Conflicts setting MENA back in child rights, says Amnesty's Shetty

Conflicts in Syria and Gaza undermine achievements for children so far, such as progress against child marriage

Despite progress that has been made in the Middle East and North Africa region with regard to children’s rights over the past 50 years, war and conflict across a number of nations are undermining these efforts, according to Salil Shetty, secretary general of Amnesty International.

“The problem is we are engulfed now in the bigger set of challenges, in conflict, which is undermining all the achievements, so now we have to go back to basics,” said Shetty in an interview on the sidelines of the Global Child Forum held in Dubai.

Child marriage, labour, and exploitation; a large number of girls still out of school; sex work; poor quality of education; and children caught up in armed struggle are some of the main challenges facing children in the MENA region, Shetty said.

“The cost of having undereducated youth is very expensive for societies,” he said, adding that the region and the world have also failed when it comes to protecting children during armed conflict, especially when it comes to Syria where 5 million children are currently “in deep distress” and in Gaza where hundreds of children lost their lives during the recent Israeli offensive.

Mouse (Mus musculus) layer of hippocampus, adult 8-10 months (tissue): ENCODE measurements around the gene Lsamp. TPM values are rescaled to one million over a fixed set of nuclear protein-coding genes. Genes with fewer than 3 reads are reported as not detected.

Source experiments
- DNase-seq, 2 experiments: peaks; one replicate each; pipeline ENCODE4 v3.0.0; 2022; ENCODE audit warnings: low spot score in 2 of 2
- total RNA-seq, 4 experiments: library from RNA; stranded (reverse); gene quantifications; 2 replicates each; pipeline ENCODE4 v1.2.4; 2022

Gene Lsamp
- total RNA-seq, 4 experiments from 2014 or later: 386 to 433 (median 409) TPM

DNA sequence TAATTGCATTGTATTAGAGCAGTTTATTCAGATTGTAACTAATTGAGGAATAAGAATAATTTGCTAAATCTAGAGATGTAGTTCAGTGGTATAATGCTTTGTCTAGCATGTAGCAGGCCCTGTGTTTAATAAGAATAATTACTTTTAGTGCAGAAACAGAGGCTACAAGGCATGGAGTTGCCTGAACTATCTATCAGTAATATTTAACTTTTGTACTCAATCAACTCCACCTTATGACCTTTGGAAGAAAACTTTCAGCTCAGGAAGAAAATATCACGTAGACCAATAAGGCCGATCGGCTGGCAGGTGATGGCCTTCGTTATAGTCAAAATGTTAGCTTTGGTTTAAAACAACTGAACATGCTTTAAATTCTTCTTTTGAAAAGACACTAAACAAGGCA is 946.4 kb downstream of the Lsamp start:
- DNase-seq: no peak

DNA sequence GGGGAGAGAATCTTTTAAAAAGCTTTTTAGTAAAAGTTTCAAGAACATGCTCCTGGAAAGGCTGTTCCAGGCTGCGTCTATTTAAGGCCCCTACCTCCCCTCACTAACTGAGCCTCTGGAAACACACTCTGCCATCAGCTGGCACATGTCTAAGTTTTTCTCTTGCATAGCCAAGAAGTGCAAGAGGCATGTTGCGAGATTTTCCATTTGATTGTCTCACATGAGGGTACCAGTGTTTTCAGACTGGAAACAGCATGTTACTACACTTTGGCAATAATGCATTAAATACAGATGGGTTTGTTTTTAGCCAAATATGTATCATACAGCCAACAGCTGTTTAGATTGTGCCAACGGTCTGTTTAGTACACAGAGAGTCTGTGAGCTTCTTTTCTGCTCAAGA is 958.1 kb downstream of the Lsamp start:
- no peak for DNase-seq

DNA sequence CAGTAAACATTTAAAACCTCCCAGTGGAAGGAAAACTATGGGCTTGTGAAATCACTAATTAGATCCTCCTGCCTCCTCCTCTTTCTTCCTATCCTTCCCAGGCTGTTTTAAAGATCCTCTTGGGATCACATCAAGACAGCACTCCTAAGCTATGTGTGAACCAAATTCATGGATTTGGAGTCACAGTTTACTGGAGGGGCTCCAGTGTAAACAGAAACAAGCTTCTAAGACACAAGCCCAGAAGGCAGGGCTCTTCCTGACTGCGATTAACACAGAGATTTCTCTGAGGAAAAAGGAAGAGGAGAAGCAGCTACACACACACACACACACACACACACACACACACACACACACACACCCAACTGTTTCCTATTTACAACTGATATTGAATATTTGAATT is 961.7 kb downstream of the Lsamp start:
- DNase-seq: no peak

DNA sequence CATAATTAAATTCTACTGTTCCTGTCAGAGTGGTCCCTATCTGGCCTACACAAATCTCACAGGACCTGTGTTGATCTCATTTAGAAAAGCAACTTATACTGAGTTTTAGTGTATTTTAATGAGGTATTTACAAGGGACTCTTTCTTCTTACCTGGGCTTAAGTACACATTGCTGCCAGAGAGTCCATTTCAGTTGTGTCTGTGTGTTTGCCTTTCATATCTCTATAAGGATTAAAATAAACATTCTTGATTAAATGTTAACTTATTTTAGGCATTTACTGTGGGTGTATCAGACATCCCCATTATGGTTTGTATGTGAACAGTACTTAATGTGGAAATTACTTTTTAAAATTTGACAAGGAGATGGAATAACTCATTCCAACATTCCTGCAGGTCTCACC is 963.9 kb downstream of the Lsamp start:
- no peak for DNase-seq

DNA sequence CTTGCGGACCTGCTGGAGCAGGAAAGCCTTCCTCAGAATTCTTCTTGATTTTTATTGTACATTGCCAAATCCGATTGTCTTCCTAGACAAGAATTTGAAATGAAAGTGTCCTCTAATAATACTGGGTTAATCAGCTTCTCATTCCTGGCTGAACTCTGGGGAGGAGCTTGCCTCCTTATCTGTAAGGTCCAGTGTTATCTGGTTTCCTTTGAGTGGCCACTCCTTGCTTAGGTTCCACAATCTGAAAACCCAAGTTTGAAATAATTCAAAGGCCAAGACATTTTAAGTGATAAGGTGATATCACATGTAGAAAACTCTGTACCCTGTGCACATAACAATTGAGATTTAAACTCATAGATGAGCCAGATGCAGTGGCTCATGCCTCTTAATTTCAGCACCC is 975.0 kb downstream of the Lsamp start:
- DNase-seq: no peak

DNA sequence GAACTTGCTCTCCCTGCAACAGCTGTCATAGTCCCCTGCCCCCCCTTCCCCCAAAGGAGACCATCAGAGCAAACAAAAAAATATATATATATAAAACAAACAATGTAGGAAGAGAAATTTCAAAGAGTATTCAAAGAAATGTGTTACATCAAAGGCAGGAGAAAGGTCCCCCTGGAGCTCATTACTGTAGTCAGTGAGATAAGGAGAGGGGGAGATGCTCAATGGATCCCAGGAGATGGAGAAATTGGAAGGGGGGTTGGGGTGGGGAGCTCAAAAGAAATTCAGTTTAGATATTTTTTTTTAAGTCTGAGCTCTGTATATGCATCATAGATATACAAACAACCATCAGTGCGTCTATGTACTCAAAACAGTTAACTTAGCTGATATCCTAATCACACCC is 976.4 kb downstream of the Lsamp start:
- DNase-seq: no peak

Many children have disappeared in Syria and this is an issue that needs to be looked at, he added.

It is estimated that more than 11,000 children have lost their lives during the war in Syria since 2011, according to the London-based Oxford Research group.

“The main question that I was asking was is it possible to separate the discussion on child rights from the discussion on human rights. So if you don’t have the basic institutions in place and a culture of respect of human rights and fairness I think it’s going to be challenging,” said Shetty.

There is a relationship of mistrust between the security forces, police, judiciary and the population in the region, which calls for an independent body to address individual cases, Shetty explained.

“Legally the Arab Court for Human Rights is an important possibility as long as they allow individual complaints,” he said. “The main issue for the Arab Court is there’s a big argument whether it should be there or not and the second issue is whether it should allow individual complaints. But that’s the most important thing because when national authorities are not doing anything, ordinary people should have an access beyond this.”